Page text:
Sheppard developed cancer lesions that caused pain in her abdomen and spine, for which she received radiation treatment. “Then, just a year later, in August 2003, I was diagnosed with brain metastasis,” she says. “At that point in my life, this didn’t beat me down like some people would have imagined. Again, I thought about my daughters and was determined not to give in, so I gave it my all.”

Doctors advised Sheppard that she needed stereotactic radiosurgery, a minimally invasive operation, right away. “My mom, oldest sisters and a brother—who had been working out of the country and flew in—assembled for a nine-hour procedure,” she says. “It was very taxing on my family—probably more so than on me because I had been going through all of these different diagnoses and cycles of treatment. I kept trying to hold it together for them.”

That year, Sheppard lost at least 50 pounds. She needed a blood transfusion. “I wasn’t eating normally, so I started juicing, and that really helped bring my appetite back to where it needed to be,” she says.

Sheppard also enjoyed backup from her former coworkers and neighbors who dropped off bags of groceries and juicing supplies. Their assistance crystallized the importance of community support for cancer survivors.

During the next few years, as Sheppard watched her daughters grow into adolescence, the routine treatments she underwent stabilized her cancer and helped her push through the daily aches and pains associated with metastatic disease. She enjoyed going to the beach with them, cooking together and marveling at Orlando’s gorgeous sunrises and sunsets as a family. 

Giving Back: The RV Adventures

Several years later, Sheppard discovered the national nonprofit Living Beyond Breast Cancer (LBBC), reaffirming her connection to the cancer support community. “This was in 2014, the same year that my oldest daughter graduated from high school. I knew about a few organizations, but at that point, I was divorced and wanted to push everything into their lives that I could to help them get through,” she says. “When I went to that first breast cancer conference and started learning different techniques to manage cancer and information that I could take and give to someone else, that boosted my spirit again.”

Later, Sheppard learned about METAvivor, an organization for men and women living with MBC. “We had an RV that I have driven all over the country, from Colorado to Seattle,” Sheppard says. “We would drive to different locations to give out pamphlets and talk to other survivors and family members.”

Now 22 and 24, Alyah and Alexis joke with their mother about these RV adventures. But the young women understand their mother’s deep commitment to her calling as a volunteer. “I live my life day by day and doing as much as I can for everyone that I can,” Sheppard says. “Organizations like METAvivor have propelled me forward. When you’re busy trying to help others negotiate their problems, you don’t have much downtime to think about your own troubles or have a negative attitude.”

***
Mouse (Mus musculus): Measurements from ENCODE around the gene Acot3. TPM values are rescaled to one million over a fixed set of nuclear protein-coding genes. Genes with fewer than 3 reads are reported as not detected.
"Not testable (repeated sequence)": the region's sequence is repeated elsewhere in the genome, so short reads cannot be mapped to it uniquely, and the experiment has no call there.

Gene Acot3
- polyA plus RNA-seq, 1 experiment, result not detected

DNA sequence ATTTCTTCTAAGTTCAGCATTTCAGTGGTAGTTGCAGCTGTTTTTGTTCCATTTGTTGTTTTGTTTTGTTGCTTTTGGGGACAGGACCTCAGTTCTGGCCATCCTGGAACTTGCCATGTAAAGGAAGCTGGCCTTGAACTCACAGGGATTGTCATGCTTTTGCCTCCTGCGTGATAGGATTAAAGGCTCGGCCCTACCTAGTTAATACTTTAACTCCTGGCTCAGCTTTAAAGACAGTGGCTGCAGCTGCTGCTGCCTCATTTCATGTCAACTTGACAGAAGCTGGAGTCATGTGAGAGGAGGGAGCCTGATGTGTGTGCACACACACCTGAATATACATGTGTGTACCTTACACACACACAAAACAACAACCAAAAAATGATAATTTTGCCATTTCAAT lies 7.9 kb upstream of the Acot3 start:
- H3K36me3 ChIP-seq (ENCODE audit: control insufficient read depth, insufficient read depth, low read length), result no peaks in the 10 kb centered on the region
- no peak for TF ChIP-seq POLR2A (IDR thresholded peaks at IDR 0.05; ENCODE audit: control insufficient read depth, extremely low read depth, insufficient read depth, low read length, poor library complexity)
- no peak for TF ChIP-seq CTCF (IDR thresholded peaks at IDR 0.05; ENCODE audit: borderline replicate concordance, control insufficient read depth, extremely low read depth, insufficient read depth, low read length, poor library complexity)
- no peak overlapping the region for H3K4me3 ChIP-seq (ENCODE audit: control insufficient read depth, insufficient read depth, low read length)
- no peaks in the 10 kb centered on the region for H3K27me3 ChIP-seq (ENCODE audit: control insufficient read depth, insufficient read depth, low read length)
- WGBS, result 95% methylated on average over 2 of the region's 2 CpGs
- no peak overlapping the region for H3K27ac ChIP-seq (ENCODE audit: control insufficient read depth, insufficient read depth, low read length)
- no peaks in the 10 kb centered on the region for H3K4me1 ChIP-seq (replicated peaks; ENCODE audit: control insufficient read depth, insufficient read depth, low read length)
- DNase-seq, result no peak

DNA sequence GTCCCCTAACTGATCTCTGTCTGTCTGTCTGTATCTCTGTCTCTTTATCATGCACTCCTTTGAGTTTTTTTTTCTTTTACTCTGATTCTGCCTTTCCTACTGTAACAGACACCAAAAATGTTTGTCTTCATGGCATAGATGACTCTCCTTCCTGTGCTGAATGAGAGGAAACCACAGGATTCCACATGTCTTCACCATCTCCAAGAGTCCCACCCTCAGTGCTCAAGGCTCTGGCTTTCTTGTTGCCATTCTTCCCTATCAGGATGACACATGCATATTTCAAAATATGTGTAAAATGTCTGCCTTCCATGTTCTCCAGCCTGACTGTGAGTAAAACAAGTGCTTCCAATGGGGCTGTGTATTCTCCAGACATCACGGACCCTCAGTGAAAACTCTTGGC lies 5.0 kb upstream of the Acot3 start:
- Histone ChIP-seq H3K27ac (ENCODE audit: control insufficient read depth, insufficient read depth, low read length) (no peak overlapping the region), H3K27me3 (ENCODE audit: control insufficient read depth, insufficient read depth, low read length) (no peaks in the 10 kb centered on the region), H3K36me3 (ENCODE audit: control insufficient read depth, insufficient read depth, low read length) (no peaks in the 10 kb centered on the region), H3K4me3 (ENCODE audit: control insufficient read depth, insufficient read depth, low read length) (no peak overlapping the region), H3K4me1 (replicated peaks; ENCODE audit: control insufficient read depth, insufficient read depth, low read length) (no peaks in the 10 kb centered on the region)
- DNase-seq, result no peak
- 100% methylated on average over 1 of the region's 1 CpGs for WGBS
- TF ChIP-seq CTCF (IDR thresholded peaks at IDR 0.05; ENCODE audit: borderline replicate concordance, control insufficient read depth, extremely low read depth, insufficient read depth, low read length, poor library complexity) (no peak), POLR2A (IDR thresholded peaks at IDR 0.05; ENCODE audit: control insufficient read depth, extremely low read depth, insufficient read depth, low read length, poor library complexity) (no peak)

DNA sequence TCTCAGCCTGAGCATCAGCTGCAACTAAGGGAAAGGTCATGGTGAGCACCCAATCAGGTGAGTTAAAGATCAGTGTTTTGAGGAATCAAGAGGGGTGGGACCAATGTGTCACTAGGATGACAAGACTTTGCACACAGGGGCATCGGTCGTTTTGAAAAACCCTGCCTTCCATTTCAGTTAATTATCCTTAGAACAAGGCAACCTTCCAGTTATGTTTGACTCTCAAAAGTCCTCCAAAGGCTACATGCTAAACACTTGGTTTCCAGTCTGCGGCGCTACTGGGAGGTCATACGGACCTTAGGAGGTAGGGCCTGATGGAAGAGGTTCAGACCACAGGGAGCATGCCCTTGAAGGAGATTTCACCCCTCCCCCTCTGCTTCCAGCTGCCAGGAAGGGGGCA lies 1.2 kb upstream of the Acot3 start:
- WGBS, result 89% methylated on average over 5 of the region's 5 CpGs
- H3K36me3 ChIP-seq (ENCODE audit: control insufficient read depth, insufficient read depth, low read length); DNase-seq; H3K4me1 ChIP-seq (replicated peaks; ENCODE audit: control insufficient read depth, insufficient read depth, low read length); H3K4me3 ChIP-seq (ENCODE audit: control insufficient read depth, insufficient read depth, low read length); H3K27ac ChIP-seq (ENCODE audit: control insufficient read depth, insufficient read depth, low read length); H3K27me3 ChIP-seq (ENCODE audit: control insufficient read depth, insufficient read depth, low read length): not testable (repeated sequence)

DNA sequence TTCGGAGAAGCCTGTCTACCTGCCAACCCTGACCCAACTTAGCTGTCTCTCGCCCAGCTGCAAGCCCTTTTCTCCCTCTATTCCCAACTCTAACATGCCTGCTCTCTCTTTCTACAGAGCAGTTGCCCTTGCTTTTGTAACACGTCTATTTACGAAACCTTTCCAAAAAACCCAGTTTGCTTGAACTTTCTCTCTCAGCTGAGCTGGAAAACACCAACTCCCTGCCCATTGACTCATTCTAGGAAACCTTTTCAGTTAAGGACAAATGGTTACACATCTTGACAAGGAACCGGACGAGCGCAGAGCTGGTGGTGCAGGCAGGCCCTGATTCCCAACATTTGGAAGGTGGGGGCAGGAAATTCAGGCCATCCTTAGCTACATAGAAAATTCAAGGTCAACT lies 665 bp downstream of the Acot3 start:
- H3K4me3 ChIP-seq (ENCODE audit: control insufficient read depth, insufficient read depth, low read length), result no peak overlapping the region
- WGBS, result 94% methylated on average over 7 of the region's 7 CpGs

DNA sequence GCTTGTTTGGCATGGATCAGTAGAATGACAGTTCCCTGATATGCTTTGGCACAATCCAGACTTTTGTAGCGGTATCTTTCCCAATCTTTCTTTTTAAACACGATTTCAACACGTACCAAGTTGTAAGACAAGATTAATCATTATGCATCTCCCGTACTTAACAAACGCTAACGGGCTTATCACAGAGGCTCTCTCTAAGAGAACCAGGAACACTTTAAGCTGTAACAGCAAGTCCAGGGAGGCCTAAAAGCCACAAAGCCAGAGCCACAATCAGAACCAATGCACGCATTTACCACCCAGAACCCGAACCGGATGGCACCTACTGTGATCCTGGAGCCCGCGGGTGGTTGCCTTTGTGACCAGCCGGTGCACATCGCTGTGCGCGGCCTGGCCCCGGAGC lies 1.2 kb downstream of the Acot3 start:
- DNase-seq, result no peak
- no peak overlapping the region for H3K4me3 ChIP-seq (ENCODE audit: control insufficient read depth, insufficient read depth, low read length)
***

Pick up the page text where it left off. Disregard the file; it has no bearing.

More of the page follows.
As a METAvivor board member, Sheppard attends events and shares her experiences with young mothers she meets who have MBC. “When I was first diagnosed with metastatic breast cancer, I wasn’t expecting to see my daughters graduate from elementary school,” she says. “This is why I’m not going to sit idly by and not try to encourage and support the next person.”

Eventually, Sheppard’s passion for advocacy earned her the nickname “Mother Terlisa.” “I was always just that nurturing type, even before I had my own daughters, and I’ve been that way in the community for the younger survivors and mothers because I’ve been there and can relate to being diagnosed with MBC that young while pregnant,” she says. “I feel and have always felt a sense of protection and wanting to be there for others on this journey.”

One recipient of Mother Terlisa’s love was Julia Maués (see “Connections”), who, like Sheppard, was pregnant when she was diagnosed with MBC and brain metastasis in 2013, at age 29. Her doctor had told her about Sheppard, but the two women didn’t meet in person until an LBBC conference in 2018. They hugged and Maués cried. She told Sheppard that she sometimes wondered whether she was a myth!

“She said, ‘I am very real! And the baby I was carrying when I was diagnosed is now a college student, and she is here!’” Maués recalls. “So I met Alyah as well, and that was a happy day!”

Terlisa Sheppard with her daughter Alyah

Terlisa Sheppard with her daughter AlyahJensen Larson

Keep On Keeping On 

Earlier this year, Sheppard underwent another surgery—a craniotomy—to remove scar tissue that formed after her stereotactic radiosurgery procedure. Her brain had swelled, which triggered unbearable headaches. She asked her sister to take pictures of her after the operation to add to the scrapbook.

“It’s a part of my journey, and there’s something about sharing your story through pictures and journaling and what it can do for the next person. I use it as a tool to talk to other cancer survivors,” Sheppard says. “Plus, my daughters grew up in that scrapbook!”

When Alyah was diagnosed with COVID-19, the two  were living together. “So I had to take care of my daughter and also protect myself in the house, and I did it,” she says, recalling this scary time. “So far, I’ve been doing very well. I’ve gotten vaccinated against the coronavirus, and, at this point, I just keep going. I haven’t let all these diagnoses of breast cancer stop me. I’m going to go until I can’t go anymore!”